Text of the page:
For the typical Patzer, a knight is a knight and a bishop a bishop, they’re worth three points, and trading a knight for bishop is pretty much always an equal exchange.

While a knight and bishop are nominally worth three points, they actually become more or less valuable depending on their position on the board and the overall board layout. The next time you have a chance to exchange minor pieces to accomplish some goal, take the entire board into account when making your decision. Here are some elements to watch out for when valuing your minor pieces:

1. Knights become more valuable as they make their way toward the center and up the board. A knight on the back row is virtually worthless (“A Knight on the Rim is Dim”), because it can only attack a few squares. A knight in the center can attack up to eight squares. As a knight makes its way to the 5th and 6th ranks, it becomes a real thorn in the opponent’s side. If a knight is approaching your back ranks, look to trade one of your minor pieces to eliminate it, or chase it off with a pawn.

2. Knights on outposts can be devastating. Look for outposts (squares on the 5th or 6th rank that are protected from enemy pawns or other pieces) to plant your knights on. From a protected outpost, a knight can really hinder your opponent’s development.

3. Knights are more valuable in closed games, bishops in open games. If you are in a closed game, with the center locked up by many pawns, hold on to your knights if appropriate, and avoid knight-for-bishop exchanges. Knights can leap over the clutter in the center of the board, where they are relatively more mobile than bishops, queens, and rooks. On the other hand, in an open game bishops can fly up and down the board unhindered.

4. In the same way, knights are more valuable earlier in the game, when the board is cluttered with material, and bishops become more valuable toward the endgame, as material is removed from the board.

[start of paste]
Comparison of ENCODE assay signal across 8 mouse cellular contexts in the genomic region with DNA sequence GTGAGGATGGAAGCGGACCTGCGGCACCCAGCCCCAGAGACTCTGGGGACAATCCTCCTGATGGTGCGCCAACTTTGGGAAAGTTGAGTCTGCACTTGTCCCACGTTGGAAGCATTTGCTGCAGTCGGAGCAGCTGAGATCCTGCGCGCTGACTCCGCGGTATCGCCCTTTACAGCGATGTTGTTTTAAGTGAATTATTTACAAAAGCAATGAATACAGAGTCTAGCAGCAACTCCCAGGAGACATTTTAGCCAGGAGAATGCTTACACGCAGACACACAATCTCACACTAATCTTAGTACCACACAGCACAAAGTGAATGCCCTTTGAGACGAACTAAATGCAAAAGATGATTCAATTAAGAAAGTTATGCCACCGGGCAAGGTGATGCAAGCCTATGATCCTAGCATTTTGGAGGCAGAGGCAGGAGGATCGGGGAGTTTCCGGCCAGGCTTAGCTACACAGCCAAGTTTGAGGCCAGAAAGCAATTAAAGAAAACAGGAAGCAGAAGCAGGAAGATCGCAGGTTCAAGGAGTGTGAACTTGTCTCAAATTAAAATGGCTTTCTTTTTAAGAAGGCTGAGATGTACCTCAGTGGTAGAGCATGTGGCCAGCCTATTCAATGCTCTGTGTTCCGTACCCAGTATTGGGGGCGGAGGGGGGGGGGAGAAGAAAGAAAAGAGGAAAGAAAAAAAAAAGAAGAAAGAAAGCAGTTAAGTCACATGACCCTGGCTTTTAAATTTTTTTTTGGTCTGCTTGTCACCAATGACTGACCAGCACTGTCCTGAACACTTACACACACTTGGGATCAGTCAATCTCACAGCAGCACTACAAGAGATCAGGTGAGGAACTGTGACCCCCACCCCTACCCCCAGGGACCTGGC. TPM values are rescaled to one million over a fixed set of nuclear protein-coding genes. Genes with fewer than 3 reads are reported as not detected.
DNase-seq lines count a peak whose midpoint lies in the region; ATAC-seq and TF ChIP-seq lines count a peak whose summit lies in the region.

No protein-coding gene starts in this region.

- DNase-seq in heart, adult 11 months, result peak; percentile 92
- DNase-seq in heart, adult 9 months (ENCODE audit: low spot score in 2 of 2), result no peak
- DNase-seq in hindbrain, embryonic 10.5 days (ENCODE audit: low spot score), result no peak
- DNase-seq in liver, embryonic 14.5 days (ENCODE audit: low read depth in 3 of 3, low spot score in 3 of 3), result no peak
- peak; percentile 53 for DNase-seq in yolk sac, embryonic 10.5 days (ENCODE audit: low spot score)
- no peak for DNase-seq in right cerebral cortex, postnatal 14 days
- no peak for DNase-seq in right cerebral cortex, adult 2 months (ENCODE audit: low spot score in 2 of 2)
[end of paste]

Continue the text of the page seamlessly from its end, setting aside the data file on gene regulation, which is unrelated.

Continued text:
5. The bishop’s main weakness is its inability to attack pieces on a color other than its own. That is why it is valuable to maintain a “bishop pair” if at all possible – a white and a colored bishop that can work in tandem to attack all squares on the board. This is especially true if your opponent does not have a bishop pair.

6. Finally, a bishop that is trapped behind its own pawns (especially when the center pawns prevent it from moving along the long diagonals) is called a “bad bishop.” Look to exchange this bishop for another minor piece, move the pawns, or work to get the bishop outside of the pawn chain, so it is at least active.

Keeping these tenets in mind can help any patzer make smarter decisions about exchanging the minor pieces.

When you’re just starting to study chess, it can be difficult to know where to focus your efforts.  Chess study can be broken down into several different fields:

  • Openings
  • Middlegame
  • Endgame
  • Tactics
  • Strategy
  • Positioning


For beginners, the most rapid improvement comes from studying tactics.  In this series of articles, I will explore a new tactic every Tuesday.  By learning these tactics and looking for opportunities to use them in your games, you will see rapid improvement.

The important concept to understand here is that unless you’re playing against an absolute beginner who leaves pieces undefended (hanging), you will need to use your pieces in combination to capture enemy material.  That is, you will need to attack multiple pieces at a time, or attack an enemy piece with multiple pieces of your own, in order to capture material.

We’ll be looking at the following tactics:

  1. Pins – Hold an enemy piece immobile while you pile on the attacks
  2. Skewers – Threaten a valuable piece, and when that piece escapes, strike the piece behind it.
  3. Forks - Attack multiple pieces at once.  Your opponent can’t defend them all.
  4. Discovered Attacks – Move a piece to reveal a deadly attack coming from behind it.
  5. Remove the Defender – Chase off the defender of your target piece, leaving it helpless.


Stay tuned as we explore these tactics over the next few weeks.

Which of these tactics sounds the most useful?  Do you see these patterns emerging in your play, even if you didn’t know the name of them?